Late Summer and Early Fall Consideration for Vegetable Growers

Gordon Johnson, Extension Vegetable & Fruit Specialist; gcjohn@udel.edu

While there will still be hot days ahead, late summer and early fall bring different challenges and opportunities for vegetable growers. The following are some considerations at this time of year:

● The day length is getting shorter each day and there is less heat accumulated during the day. We have passed the latest planting dates for most summer planted – fall harvested crops to go to successful harvest. A good example is with cucumbers where a 2-3 day planting difference in early August (between August 7 and August 10 for example) will mean the difference between a successful crop and a crop that will not mature in time or that will have low yields. Remember that you are up against the first frosts with many of these crops. There is still time however for many of our frost tolerant crops. Greens, earlier maturing broccoli, spinach, and lettuce for harvest in leaf stage can all be planted through the end of the month for fall harvest.

● Extending harvest seasons is a consideration, especially for smaller growers who sell directly. Floating row covers, low tunnels, and high tunnels are all tools to use for frost protecting sensitive crops (such as a late crop of tomatoes) and for carrying cold season crops into the winter and sometimes over the winter. Older methods such as field storing root crops (think parsnips, turnips, carrots) using mulches for later digging can still be employed.

● Late summer and fall planted overwintering crops will be planted over the next 2 months. This includes plasticulture strawberries, spinach, and garlic. However, there are many other vegetable crops that can be successfully overwintered, especially vegetables in the mustard family and onion family and even some cold hardy legumes.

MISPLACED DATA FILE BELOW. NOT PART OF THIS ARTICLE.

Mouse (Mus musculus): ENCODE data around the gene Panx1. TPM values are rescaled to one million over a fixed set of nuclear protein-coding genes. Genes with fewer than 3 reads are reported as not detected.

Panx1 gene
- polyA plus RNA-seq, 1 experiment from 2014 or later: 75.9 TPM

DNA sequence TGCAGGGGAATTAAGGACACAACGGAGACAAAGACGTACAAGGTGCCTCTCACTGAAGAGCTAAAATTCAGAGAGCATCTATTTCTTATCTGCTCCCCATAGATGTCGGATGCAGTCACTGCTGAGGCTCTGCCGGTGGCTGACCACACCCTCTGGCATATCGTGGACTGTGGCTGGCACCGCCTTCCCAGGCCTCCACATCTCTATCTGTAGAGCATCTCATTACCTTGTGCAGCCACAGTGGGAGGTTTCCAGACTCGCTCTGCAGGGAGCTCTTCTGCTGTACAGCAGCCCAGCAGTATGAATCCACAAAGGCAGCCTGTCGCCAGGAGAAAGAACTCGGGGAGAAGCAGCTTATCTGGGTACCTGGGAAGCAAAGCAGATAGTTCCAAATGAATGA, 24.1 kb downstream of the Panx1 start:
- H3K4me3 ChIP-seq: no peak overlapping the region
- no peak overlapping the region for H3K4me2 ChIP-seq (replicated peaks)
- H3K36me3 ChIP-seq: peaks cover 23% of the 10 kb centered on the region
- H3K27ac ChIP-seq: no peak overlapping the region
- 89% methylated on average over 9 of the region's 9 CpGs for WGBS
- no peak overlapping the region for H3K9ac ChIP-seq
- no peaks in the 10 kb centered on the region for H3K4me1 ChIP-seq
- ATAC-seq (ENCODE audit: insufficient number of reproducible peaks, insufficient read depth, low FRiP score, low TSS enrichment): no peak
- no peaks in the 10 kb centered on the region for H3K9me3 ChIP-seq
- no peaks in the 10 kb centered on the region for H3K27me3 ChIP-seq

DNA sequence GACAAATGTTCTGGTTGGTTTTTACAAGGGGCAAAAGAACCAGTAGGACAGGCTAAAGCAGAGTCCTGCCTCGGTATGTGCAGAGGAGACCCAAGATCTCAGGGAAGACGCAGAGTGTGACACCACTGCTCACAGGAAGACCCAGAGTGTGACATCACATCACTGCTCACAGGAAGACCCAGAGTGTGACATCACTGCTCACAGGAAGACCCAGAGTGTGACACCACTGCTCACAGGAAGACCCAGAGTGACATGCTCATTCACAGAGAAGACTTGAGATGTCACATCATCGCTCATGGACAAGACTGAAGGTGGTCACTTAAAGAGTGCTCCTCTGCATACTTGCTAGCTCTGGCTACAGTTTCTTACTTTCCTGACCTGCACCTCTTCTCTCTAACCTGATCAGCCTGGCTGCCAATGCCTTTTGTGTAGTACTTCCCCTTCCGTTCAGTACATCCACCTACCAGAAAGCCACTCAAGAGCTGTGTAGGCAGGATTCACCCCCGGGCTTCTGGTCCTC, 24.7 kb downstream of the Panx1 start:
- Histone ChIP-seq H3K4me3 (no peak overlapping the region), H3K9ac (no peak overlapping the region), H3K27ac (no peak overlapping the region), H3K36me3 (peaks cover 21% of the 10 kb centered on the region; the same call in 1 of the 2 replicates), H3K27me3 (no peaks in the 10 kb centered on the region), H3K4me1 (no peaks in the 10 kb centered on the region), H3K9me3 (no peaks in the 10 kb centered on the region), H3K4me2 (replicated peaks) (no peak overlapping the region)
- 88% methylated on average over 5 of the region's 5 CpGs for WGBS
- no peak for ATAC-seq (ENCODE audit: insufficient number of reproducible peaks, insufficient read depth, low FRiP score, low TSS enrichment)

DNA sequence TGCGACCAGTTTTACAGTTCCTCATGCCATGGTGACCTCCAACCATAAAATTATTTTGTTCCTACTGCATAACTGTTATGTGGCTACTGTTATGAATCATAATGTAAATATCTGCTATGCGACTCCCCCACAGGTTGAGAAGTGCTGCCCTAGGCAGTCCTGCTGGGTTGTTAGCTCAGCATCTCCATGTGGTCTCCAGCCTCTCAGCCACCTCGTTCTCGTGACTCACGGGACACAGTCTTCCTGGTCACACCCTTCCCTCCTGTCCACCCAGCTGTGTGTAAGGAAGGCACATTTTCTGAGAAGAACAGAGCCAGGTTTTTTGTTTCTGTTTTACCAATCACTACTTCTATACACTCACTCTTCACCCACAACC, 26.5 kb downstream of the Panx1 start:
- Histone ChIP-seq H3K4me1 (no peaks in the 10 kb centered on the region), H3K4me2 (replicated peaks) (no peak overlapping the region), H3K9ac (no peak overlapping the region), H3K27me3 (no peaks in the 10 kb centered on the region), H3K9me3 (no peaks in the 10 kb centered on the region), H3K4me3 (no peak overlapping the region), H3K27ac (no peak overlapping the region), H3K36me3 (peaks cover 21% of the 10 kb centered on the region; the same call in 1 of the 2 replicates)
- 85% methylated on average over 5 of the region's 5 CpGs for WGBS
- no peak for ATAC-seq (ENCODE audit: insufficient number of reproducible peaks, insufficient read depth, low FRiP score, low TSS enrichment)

● Cooler nights and lower duration of high temperatures during the day helps to maintain pod set on snap bean and lima bean crops that will be harvested in September through mid-October. This year has been particularly hard on bean crops maturing in July and August.

● Irrigation management becomes less of a challenge for fall crops because evapotranspiration is reduced. Attention should be paid so as not to over-irrigate as the late season progresses to avoid disease problems.

● Late summer and early autumn brings new challenges in regards to pests. This is the time of the year when we see peaks of many insect pests (such as corn earworm), migratory insect populations that have arrived or will arrive in high numbers, and late season insects in higher numbers. With the lower temperatures and longer nights, dews are heavier, often leading to increased disease pressure and the appearance of late season diseases. Throw in a hurricane or tropical storm during this period it can be a recipe for disaster in some vegetable crops.

● This is also the time of year when growers should be planting cover crops, windbreaks, overwintering biofumigant crops, and overwintering legumes for nitrogen sources where next year’s vegetables will be planted. For a review of these options see the WCU article titled Late Summer and Fall Cover Crops for Vegetable Ground in WCU 17:24. Good rotations are critical for vegetable crop production and planning should start now.

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